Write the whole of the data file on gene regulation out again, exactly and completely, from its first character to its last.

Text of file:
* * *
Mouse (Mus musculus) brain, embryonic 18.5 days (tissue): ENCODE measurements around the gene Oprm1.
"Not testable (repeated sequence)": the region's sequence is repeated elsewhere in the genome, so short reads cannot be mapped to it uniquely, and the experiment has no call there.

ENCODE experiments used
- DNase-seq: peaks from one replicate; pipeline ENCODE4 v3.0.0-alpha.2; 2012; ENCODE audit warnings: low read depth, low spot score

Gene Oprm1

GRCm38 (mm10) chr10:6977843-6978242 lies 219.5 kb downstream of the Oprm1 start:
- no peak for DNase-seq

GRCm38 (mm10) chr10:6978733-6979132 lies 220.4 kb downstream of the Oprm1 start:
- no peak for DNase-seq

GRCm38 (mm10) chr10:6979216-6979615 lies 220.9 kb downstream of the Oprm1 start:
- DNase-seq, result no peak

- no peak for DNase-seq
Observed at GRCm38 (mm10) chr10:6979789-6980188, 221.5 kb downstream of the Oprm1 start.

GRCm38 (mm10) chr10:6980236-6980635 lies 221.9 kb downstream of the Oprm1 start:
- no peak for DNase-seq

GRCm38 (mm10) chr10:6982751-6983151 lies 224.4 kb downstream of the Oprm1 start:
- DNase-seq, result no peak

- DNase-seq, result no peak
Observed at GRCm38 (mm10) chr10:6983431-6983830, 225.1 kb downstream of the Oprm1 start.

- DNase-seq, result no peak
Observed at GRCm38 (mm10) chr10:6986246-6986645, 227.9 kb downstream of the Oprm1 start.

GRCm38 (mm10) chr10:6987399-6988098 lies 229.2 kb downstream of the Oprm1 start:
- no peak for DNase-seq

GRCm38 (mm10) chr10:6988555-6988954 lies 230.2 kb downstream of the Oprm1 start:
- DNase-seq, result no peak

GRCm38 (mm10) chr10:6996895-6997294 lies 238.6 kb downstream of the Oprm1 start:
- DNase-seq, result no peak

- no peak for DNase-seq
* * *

Mouse (Mus musculus) brain, embryonic 18.5 days (tissue): ENCODE measurements around the gene Oprm1.
"Not testable (repeated sequence)": the region's sequence is repeated elsewhere in the genome, so short reads cannot be mapped to it uniquely, and the experiment has no call there.

ENCODE experiments used
- DNase-seq: peaks from one replicate; pipeline ENCODE4 v3.0.0-alpha.2; 2012; ENCODE audit warnings: low read depth, low spot score

Gene Oprm1

GRCm38 (mm10) chr10:6977843-6978242 lies 219.5 kb downstream of the Oprm1 start:
- no peak for DNase-seq

GRCm38 (mm10) chr10:6978733-6979132 lies 220.4 kb downstream of the Oprm1 start:
- no peak for DNase-seq

GRCm38 (mm10) chr10:6979216-6979615 lies 220.9 kb downstream of the Oprm1 start:
- DNase-seq, result no peak

- no peak for DNase-seq
Observed at GRCm38 (mm10) chr10:6979789-6980188, 221.5 kb downstream of the Oprm1 start.

GRCm38 (mm10) chr10:6980236-6980635 lies 221.9 kb downstream of the Oprm1 start:
- no peak for DNase-seq

GRCm38 (mm10) chr10:6982751-6983151 lies 224.4 kb downstream of the Oprm1 start:
- DNase-seq, result no peak

- DNase-seq, result no peak
Observed at GRCm38 (mm10) chr10:6983431-6983830, 225.1 kb downstream of the Oprm1 start.

- DNase-seq, result no peak
Observed at GRCm38 (mm10) chr10:6986246-6986645, 227.9 kb downstream of the Oprm1 start.

GRCm38 (mm10) chr10:6987399-6988098 lies 229.2 kb downstream of the Oprm1 start:
- no peak for DNase-seq

GRCm38 (mm10) chr10:6988555-6988954 lies 230.2 kb downstream of the Oprm1 start:
- DNase-seq, result no peak

GRCm38 (mm10) chr10:6996895-6997294 lies 238.6 kb downstream of the Oprm1 start:
- DNase-seq, result no peak

- no peak for DNase-seq